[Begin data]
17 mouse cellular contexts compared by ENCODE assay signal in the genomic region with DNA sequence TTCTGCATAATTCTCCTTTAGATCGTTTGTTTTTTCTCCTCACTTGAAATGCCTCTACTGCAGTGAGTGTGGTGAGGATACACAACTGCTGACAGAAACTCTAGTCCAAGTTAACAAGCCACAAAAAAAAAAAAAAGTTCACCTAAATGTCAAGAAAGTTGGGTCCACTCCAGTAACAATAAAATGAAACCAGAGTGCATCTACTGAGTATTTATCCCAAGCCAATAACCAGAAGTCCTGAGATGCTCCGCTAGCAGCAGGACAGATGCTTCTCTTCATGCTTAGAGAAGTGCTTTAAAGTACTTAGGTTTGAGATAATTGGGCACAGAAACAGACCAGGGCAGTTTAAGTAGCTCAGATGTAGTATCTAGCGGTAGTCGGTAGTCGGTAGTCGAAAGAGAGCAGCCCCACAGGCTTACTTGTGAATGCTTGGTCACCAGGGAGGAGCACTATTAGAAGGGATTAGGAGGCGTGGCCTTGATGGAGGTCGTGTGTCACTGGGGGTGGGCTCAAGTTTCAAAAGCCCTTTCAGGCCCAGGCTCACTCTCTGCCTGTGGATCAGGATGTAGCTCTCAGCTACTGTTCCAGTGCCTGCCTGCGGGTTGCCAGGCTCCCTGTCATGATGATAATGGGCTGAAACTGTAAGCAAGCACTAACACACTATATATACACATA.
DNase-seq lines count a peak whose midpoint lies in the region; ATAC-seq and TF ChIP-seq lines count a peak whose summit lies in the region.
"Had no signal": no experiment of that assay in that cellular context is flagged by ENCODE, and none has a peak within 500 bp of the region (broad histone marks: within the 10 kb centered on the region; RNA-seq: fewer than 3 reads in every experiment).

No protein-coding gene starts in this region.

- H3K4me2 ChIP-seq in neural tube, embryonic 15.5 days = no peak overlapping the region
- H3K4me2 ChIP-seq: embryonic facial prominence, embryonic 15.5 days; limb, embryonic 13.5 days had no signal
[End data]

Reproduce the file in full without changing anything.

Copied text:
17 mouse cellular contexts compared by ENCODE assay signal in the genomic region with DNA sequence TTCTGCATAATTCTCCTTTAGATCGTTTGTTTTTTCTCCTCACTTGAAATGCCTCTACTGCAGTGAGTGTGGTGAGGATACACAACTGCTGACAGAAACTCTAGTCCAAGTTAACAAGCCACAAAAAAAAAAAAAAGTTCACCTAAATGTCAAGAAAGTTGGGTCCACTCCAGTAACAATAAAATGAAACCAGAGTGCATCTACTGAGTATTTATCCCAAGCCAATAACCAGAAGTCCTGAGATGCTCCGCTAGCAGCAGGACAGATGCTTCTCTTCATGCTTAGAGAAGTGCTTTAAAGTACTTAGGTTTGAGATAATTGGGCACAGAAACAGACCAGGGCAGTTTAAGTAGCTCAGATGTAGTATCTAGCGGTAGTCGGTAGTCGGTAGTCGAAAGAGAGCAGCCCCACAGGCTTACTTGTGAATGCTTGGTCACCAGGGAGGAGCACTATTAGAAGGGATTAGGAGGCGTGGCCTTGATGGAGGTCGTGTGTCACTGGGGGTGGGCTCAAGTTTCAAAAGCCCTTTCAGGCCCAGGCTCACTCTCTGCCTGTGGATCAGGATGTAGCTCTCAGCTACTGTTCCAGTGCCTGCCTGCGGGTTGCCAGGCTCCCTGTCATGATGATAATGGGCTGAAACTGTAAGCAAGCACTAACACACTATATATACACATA.
DNase-seq lines count a peak whose midpoint lies in the region; ATAC-seq and TF ChIP-seq lines count a peak whose summit lies in the region.
"Had no signal": no experiment of that assay in that cellular context is flagged by ENCODE, and none has a peak within 500 bp of the region (broad histone marks: within the 10 kb centered on the region; RNA-seq: fewer than 3 reads in every experiment).

No protein-coding gene starts in this region.

- H3K4me2 ChIP-seq in neural tube, embryonic 15.5 days = no peak overlapping the region
- H3K4me2 ChIP-seq: embryonic facial prominence, embryonic 15.5 days; limb, embryonic 13.5 days had no signal